- Generic name: Ketorolac Tromethamine
- Trade names: Toradol, Acular, Sprix (Intranasal)
- Pharmacologic category: Nonsteroidal Anti-inflammatory
- FDA approved: December 20, 1991
- Habit forming? No
- Pregnancy risk factor: C
Ketorolac is a quite potent non-steroidal anti-inflammatory drug
which is licensed for short term use in the management of moderate
to severe postoperative pain. It is one of the newest NSAIDs.
Ketorolac analgesic potency resembles that of the centrally acting analgesics, with 15 to 30 mg of ketorolac producing analgesia equivalent to a 12-mg dose of morphine. It is an accepted alternative to narcotic analgesics.
- Onset of action: Intramuscular ~10 minutes, maximum
effect within 2 hours.
Oral ~30-60 minutes. Peak analgesia after Intramuscular injection lags behind peak plasma levels by 45 to 90 minutes.
- Duration of action: 6-8 hours
- Metabolism: Hepatic
- Elimination half-life: 2-6 hours; prolonged 30% to
50% in elderly; up to 19 hours in renal impairment
- Excretion: Urine (92%, 61% as unchanged drug)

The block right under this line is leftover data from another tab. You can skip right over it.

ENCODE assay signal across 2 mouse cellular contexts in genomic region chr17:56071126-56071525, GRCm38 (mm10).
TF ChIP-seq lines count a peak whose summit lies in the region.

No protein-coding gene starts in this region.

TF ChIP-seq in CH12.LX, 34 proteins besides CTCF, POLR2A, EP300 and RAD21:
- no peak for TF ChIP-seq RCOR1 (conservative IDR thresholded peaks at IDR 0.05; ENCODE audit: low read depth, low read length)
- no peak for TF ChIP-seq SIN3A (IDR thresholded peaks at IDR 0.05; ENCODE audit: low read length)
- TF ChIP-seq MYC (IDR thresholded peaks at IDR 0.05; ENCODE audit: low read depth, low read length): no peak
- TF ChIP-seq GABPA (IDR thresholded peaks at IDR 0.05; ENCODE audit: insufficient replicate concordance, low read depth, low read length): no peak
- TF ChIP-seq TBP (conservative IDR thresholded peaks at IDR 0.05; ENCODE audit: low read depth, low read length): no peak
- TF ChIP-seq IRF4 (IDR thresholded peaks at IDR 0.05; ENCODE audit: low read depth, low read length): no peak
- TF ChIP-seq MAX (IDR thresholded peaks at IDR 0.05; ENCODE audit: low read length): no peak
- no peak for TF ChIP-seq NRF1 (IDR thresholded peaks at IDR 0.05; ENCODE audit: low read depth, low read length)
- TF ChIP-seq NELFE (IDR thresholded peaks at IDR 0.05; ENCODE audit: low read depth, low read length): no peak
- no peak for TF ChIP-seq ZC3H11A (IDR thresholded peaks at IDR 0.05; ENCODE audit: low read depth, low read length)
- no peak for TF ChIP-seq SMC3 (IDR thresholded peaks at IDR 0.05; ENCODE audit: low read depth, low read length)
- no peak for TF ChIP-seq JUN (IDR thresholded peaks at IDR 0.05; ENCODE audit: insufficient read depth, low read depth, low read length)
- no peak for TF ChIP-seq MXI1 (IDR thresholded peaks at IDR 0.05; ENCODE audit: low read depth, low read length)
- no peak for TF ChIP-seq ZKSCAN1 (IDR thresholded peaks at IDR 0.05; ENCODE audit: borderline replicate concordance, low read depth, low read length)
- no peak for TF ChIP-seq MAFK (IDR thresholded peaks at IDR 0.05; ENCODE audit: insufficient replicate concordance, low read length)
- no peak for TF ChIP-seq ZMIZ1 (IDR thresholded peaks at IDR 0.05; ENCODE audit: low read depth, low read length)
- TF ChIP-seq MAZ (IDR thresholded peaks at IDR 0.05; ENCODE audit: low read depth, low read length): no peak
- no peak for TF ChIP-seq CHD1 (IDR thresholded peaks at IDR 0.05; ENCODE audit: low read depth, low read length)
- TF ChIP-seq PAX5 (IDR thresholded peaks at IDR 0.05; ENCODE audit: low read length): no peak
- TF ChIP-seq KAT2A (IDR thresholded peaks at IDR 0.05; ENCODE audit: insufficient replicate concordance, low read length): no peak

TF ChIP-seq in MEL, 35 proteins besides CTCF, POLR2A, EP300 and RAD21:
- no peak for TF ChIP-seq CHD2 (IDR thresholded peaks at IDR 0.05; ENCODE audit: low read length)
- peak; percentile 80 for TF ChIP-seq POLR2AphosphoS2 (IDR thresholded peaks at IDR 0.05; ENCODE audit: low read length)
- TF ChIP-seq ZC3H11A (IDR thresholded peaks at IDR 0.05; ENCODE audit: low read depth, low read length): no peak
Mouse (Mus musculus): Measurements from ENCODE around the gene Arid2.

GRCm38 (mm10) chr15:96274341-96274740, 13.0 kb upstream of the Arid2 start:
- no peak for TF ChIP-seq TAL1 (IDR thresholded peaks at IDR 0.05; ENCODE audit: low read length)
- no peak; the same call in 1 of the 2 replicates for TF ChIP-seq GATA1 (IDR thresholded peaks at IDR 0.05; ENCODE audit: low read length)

- Injectable formulation. Available in injectable form
which can be used in situations where oral NSAIDs are excluded
(eg. acute post-operative pain).
- Less nausea and sedation than narcotic analgesics.
Risks & Disadvantages
- Expensive. One of the most expensive NSAIDs.
- Weak anti-inflammatory action. In comparison to the
other NSAIDs, ketorolac has poor anti-inflammatory activity.
- Severe gastrointestinal complications. Ketorolac is
reported to have the highest rate of serious gastrointestinal
complications of all non-steroidal anti-inflammatory drugs.
Ketorolac can cause peptic ulcers, gastrointestinal bleeding
and perforation of the stomach or intestines, which can be fatal.
Results of a case control study2
comparing the GI toxicity of different NSAIDs suggest that ketorolac
was approximately five times more likely to cause upper GI bleeding
than other NSAIDs.
- Ketorolac may cause kidney failure.
- Severe migraine headache
- Pain after surgery in children
Mode of action
Ketorolac is a pyrrolizine carboxylic acid derivative. It has analgesic, antipyretic and
anti-inflammatory activity. The primary mechanism of action is
the inhibition of prostaglandin synthesis by competitive blocking
of the enzyme cyclooxygenase (COX).
- 1. U.S. FDA.
Ketorolac (Toradol) Prescribing Information.
- 2. Garcia Rodriguez LA, Cattaruzzi C, Troncon
M, Agostinis L. Risk of hospitalization for upper gastrointestinal tract bleeding associated with ketorolac,
other anti-inflammatory drugs, calcium antagonists, and other antihypertensive drugs.
Arch Intern Med. 1998;158(1):33-9.
Last modified: February 10, 2015